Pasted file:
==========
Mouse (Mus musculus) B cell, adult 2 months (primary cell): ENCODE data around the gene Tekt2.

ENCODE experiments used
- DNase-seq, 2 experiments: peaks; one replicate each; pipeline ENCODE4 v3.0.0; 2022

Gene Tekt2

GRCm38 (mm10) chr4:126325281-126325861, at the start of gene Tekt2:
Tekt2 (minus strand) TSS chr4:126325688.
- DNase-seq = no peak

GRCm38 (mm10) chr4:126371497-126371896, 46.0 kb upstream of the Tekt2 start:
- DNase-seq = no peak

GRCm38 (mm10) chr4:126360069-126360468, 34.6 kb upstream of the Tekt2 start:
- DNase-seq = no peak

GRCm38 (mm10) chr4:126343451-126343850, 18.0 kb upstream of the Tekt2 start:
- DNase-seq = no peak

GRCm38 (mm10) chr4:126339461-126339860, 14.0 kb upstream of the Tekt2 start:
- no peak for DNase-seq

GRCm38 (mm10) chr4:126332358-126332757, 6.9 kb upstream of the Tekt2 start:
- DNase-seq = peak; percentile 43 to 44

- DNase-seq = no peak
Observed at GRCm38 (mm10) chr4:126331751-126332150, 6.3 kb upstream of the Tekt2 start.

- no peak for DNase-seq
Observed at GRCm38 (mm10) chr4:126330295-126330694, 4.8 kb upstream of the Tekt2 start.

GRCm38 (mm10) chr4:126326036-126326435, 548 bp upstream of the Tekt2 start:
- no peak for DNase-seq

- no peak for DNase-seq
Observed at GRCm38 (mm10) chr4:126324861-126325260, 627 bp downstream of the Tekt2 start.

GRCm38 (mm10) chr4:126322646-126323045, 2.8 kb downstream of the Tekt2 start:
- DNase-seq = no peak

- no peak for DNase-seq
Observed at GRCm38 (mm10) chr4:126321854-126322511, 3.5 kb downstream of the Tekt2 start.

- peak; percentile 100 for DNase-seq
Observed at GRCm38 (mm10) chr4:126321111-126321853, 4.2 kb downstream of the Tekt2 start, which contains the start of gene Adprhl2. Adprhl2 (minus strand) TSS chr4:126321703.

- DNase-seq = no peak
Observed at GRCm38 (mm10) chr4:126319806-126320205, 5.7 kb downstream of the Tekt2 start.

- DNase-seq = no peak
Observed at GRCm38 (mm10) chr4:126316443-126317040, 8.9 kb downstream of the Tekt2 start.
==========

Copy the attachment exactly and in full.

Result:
Mouse (Mus musculus) B cell, adult 2 months (primary cell): ENCODE data around the gene Tekt2.

ENCODE experiments used
- DNase-seq, 2 experiments: peaks; one replicate each; pipeline ENCODE4 v3.0.0; 2022

Gene Tekt2

GRCm38 (mm10) chr4:126325281-126325861, at the start of gene Tekt2:
Tekt2 (minus strand) TSS chr4:126325688.
- DNase-seq = no peak

GRCm38 (mm10) chr4:126371497-126371896, 46.0 kb upstream of the Tekt2 start:
- DNase-seq = no peak

GRCm38 (mm10) chr4:126360069-126360468, 34.6 kb upstream of the Tekt2 start:
- DNase-seq = no peak

GRCm38 (mm10) chr4:126343451-126343850, 18.0 kb upstream of the Tekt2 start:
- DNase-seq = no peak

GRCm38 (mm10) chr4:126339461-126339860, 14.0 kb upstream of the Tekt2 start:
- no peak for DNase-seq

GRCm38 (mm10) chr4:126332358-126332757, 6.9 kb upstream of the Tekt2 start:
- DNase-seq = peak; percentile 43 to 44

- DNase-seq = no peak
Observed at GRCm38 (mm10) chr4:126331751-126332150, 6.3 kb upstream of the Tekt2 start.

- no peak for DNase-seq
Observed at GRCm38 (mm10) chr4:126330295-126330694, 4.8 kb upstream of the Tekt2 start.

GRCm38 (mm10) chr4:126326036-126326435, 548 bp upstream of the Tekt2 start:
- no peak for DNase-seq

- no peak for DNase-seq
Observed at GRCm38 (mm10) chr4:126324861-126325260, 627 bp downstream of the Tekt2 start.

GRCm38 (mm10) chr4:126322646-126323045, 2.8 kb downstream of the Tekt2 start:
- DNase-seq = no peak

- no peak for DNase-seq
Observed at GRCm38 (mm10) chr4:126321854-126322511, 3.5 kb downstream of the Tekt2 start.

- peak; percentile 100 for DNase-seq
Observed at GRCm38 (mm10) chr4:126321111-126321853, 4.2 kb downstream of the Tekt2 start, which contains the start of gene Adprhl2. Adprhl2 (minus strand) TSS chr4:126321703.

- DNase-seq = no peak
Observed at GRCm38 (mm10) chr4:126319806-126320205, 5.7 kb downstream of the Tekt2 start.

- DNase-seq = no peak
Observed at GRCm38 (mm10) chr4:126316443-126317040, 8.9 kb downstream of the Tekt2 start.